Syracuse's culture and the legacy of the basketball program were two things that specifically stood out to the junior when he visited the school.

"I picked them because of the relationship we built going back two years ago, especially coach Red [Autry] and with coach [Jim] Boeheim," Williams told 247Sports. "I think I can come in and impact the program right away and hopefully lead them to a national championship."

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The 7 best point guards in Maryland basketball history

The 7 best point guards in Maryland basketball history

Maryland basketball is no stranger to success at the point guard position. Throughout the history of the program, numerous primary ball handlers have put up big scoring totals, created highlight plays and led their team to greatness.

But for a program loaded with point guard talent, who are the best of the best? Here's a look at a few of top point guards to ever be a Terp.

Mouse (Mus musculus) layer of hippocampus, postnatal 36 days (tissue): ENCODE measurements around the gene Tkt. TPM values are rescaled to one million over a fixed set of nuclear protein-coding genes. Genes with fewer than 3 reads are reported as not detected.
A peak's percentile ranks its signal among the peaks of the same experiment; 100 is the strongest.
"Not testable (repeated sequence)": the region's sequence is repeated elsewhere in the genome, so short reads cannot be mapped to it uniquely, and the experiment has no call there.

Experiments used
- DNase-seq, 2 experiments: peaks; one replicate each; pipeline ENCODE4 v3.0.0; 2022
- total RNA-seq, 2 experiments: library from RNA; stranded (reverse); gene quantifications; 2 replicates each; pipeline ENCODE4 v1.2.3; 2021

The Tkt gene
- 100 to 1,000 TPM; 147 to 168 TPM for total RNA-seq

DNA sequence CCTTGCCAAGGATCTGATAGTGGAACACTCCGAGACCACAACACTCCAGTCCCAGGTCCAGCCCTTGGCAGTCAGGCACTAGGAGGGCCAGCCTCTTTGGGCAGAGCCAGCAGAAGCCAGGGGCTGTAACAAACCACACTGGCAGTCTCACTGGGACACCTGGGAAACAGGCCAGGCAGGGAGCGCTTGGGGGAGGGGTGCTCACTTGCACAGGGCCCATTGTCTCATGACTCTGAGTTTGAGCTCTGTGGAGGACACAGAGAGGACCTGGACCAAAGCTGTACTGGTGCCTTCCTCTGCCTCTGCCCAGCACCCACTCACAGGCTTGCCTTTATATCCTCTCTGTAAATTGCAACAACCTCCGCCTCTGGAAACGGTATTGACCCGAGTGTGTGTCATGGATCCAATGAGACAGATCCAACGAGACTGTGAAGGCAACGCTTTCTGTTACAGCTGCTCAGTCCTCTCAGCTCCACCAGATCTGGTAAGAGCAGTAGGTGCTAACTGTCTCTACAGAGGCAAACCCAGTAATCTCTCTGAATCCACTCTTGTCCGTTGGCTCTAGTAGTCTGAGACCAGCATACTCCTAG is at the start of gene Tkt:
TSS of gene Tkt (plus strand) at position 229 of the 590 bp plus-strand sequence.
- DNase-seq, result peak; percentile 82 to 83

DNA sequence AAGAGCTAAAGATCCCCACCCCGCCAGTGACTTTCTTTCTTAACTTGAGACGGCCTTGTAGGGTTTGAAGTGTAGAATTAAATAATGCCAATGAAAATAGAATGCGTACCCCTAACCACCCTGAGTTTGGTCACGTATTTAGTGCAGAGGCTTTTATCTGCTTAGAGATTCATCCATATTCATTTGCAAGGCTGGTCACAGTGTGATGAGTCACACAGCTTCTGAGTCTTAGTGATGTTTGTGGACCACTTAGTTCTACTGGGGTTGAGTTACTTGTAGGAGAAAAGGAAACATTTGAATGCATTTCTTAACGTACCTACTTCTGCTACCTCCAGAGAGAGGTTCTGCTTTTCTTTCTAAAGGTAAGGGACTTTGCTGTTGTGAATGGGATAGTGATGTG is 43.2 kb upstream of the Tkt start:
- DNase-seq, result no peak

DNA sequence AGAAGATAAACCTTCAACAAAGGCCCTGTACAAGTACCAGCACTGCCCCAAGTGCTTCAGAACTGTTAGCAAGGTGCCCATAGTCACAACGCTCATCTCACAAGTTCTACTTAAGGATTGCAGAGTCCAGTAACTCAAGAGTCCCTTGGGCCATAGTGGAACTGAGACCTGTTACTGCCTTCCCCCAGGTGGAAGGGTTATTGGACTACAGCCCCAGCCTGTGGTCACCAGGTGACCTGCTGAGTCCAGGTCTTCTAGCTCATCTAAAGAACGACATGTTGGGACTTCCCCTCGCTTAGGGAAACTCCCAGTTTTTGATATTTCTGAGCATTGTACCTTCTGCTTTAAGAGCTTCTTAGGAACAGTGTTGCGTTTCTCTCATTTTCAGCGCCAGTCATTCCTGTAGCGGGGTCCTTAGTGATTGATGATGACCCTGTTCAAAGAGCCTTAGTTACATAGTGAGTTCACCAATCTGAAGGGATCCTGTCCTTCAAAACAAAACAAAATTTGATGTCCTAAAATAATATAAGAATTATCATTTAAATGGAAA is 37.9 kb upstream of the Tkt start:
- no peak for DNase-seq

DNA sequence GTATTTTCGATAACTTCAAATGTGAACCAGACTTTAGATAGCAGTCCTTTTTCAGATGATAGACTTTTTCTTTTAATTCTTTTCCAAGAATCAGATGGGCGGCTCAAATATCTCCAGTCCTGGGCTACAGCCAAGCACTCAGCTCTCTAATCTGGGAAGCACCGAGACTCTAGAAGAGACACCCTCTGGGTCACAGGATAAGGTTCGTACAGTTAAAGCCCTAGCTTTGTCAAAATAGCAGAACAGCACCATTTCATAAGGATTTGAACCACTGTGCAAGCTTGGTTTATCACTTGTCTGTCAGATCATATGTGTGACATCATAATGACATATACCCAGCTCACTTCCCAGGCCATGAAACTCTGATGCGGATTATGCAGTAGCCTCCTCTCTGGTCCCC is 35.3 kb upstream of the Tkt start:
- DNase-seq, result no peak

Gene Shue (1951-54)

Shue ranks No. 22 on Maryland's all-time scoring list, and while he put up some impressive numbers during his time there, his most impressive work was how he put the program on the map. Before Shue took his spot at UMD, the team had suffered losing season after losing season. That all changed when the point guard arrived.

During his playing career, the Terps achieved their first 20-win season in program history, were nationally ranked and joined the ACC Conference. Thanks in large part to Shue, Maryland basketball began the journey toward national prominence. 

John Lucas (1972-76)

Earning All-American honors once is an impressive feat for most college players, Lucas did it three times during his career at Maryland. The point guard earned second-team honors for the 1973-74 season while playing alongside Tom McMillen and Len Elmore. The latter two would graduate leaving Lucas to shine on his own in the following year.

He did just that, earning First-Team All-American honors for the 1974-75 season. Lucas would do the same in 1975-76 for good measure. During that time he also led Maryland to an ACC regular-season title and an Elite Eight appearance.